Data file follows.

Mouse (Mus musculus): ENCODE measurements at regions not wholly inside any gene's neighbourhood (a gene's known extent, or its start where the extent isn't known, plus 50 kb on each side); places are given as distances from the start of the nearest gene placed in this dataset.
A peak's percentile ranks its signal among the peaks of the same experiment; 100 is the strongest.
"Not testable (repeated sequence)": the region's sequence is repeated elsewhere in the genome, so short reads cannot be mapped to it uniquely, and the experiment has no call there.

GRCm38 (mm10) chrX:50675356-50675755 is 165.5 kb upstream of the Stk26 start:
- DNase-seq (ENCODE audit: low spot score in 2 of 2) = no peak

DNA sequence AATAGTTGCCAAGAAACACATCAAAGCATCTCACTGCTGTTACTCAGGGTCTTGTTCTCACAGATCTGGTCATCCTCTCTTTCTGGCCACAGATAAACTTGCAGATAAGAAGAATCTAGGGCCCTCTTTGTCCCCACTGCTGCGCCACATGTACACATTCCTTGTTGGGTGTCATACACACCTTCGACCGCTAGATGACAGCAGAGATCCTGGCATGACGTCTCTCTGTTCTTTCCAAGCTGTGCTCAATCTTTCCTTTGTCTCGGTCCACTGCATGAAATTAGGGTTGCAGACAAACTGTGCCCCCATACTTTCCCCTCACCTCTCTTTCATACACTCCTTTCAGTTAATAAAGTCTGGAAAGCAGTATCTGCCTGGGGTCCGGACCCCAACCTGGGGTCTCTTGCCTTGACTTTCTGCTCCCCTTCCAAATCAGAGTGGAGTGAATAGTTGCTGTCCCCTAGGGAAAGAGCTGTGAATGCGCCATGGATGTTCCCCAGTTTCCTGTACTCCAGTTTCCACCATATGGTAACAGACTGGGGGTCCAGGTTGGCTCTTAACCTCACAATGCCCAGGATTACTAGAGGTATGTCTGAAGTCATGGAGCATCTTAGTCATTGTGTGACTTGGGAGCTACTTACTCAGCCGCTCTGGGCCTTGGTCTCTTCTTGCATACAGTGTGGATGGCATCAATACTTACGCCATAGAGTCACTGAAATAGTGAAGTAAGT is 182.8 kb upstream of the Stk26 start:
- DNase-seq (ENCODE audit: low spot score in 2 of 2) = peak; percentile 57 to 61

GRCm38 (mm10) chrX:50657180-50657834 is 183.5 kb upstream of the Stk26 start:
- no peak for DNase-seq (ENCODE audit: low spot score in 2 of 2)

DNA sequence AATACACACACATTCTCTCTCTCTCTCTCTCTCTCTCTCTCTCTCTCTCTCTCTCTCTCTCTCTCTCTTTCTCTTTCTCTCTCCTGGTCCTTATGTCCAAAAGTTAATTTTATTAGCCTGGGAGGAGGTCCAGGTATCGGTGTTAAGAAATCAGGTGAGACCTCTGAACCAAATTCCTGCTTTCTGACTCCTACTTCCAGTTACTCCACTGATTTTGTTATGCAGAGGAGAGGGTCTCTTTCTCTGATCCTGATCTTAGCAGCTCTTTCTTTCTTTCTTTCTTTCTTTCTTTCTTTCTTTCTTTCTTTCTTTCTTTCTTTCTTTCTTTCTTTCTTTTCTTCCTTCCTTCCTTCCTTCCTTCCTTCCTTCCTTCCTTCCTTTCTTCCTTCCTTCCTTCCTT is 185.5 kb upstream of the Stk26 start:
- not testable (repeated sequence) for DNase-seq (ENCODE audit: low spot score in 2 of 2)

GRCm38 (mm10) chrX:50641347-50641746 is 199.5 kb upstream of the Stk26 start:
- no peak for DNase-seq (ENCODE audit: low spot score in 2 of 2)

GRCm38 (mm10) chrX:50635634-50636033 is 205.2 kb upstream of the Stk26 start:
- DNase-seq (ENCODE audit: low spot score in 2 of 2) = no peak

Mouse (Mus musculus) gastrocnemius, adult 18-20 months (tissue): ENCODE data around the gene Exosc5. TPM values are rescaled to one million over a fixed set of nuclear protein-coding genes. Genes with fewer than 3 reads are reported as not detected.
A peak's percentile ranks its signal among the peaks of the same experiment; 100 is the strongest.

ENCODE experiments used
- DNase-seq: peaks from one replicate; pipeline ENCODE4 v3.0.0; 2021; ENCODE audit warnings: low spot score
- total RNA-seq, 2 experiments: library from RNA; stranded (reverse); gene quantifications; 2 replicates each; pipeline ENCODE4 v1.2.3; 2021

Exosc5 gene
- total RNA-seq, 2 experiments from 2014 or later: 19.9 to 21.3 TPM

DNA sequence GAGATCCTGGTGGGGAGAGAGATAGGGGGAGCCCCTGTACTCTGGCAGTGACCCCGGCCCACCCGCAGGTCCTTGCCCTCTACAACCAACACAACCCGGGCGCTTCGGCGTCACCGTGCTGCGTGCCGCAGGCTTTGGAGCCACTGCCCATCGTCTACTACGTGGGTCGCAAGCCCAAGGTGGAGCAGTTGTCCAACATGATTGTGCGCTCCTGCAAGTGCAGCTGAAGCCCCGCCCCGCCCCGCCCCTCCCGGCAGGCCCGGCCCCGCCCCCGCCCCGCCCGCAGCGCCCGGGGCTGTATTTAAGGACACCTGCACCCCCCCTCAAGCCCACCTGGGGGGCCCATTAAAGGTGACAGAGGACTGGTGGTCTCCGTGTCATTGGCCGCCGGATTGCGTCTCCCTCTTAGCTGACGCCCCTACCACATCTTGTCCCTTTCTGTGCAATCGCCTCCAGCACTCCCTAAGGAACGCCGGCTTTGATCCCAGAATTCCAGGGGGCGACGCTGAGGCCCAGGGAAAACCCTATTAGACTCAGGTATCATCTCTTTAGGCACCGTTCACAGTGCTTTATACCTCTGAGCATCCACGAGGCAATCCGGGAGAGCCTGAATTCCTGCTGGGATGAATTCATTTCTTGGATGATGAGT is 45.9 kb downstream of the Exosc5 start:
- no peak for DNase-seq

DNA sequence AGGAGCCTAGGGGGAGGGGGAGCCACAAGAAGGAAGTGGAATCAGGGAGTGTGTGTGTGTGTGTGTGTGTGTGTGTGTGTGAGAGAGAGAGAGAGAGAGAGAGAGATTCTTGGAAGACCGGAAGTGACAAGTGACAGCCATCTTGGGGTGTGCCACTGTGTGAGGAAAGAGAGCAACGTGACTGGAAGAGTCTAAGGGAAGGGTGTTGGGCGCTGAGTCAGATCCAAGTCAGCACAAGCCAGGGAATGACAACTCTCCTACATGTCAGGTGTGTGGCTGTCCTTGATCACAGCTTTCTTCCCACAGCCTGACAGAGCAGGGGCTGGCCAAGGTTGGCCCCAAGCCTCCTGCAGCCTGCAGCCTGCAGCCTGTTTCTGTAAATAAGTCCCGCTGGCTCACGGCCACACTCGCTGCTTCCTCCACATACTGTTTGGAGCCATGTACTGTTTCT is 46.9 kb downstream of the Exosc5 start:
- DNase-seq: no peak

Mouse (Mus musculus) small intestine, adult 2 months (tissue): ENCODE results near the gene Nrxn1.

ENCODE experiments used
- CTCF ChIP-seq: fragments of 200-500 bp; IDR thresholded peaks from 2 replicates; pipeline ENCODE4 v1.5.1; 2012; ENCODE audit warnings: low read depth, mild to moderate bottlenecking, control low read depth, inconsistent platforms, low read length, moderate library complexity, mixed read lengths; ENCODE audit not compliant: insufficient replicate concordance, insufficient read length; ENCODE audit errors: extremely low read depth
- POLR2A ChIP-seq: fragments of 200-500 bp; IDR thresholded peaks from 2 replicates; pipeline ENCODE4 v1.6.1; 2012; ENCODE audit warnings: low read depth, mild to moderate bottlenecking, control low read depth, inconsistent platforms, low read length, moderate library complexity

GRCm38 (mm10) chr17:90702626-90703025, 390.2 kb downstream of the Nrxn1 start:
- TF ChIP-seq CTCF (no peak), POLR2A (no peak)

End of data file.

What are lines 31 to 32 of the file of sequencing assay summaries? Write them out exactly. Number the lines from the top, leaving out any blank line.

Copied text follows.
GRCm38 (mm10) chr17:90702626-90703025, 390.2 kb downstream of the Nrxn1 start:
- TF ChIP-seq CTCF (no peak), POLR2A (no peak)